You are not fusing X, Y, and yaw from the wheel encoders, so their covariance values don't matter. In general, though, you would usually see static covariances for the velocity data that accumulates in the pose data.

Answer to Q3

The _differential setting only applies to pose variables. It will differentiate pose measurements and generate velocities from them, then fuse those values. You need to set the pose variables to true in the sensor configuration in that case. The _differential parameter is meaningless for twist data.

Answer to Q4

The use case for the _differential parameter is pretty small: if you have two pose inputs that measure the same variable, but they diverge from each other, you can use the _differential parameter to force one (or both) of them to be treated as a velocity, which will keep the filter's pose output from oscillating. In your configuration above, you are fusing only one pose variable (yaw), with the rest being velocities and accelerations, so you're all set.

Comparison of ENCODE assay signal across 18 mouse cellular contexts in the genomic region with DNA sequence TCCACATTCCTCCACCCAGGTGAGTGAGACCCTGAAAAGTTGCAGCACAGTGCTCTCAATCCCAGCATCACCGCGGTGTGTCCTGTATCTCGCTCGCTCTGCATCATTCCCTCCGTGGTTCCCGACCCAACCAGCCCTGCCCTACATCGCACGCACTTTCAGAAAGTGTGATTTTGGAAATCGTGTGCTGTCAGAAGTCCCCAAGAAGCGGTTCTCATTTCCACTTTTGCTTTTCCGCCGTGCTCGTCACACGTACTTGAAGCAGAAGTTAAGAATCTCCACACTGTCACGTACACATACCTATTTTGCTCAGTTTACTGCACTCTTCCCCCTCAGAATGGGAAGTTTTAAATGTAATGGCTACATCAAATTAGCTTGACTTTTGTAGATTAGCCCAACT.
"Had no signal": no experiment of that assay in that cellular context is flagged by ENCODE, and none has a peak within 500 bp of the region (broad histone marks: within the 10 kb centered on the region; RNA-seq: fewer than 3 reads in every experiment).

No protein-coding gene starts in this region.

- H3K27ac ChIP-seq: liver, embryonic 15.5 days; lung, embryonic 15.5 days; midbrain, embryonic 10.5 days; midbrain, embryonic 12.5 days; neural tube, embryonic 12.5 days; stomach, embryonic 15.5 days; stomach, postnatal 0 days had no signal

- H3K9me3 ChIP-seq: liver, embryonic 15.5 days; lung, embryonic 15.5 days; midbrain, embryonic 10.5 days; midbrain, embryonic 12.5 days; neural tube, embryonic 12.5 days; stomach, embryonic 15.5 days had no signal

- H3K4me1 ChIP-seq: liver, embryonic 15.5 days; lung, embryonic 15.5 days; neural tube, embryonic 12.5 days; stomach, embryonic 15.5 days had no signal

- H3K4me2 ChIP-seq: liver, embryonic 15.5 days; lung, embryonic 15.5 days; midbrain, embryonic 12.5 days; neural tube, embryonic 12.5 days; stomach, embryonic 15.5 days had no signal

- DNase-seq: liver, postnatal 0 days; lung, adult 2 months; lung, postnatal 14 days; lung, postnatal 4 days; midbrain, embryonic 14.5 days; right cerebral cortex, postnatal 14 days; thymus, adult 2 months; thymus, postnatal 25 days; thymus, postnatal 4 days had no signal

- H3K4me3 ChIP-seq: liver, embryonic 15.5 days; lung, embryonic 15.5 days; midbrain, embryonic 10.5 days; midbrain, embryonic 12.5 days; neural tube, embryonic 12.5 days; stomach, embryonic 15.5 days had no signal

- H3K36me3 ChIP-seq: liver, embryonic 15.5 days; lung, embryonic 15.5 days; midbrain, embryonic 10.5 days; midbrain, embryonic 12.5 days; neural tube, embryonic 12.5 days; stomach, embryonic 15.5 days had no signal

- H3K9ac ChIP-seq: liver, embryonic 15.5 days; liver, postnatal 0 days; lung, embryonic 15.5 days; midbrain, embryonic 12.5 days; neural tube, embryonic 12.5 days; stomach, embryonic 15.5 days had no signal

Answer to Q5

Again, this won't apply to you, but in general, the _relative and _differential parameters are mutually exclusive. In fact, if you set both to true, the relative parameter gets ignored.

Answer to Q6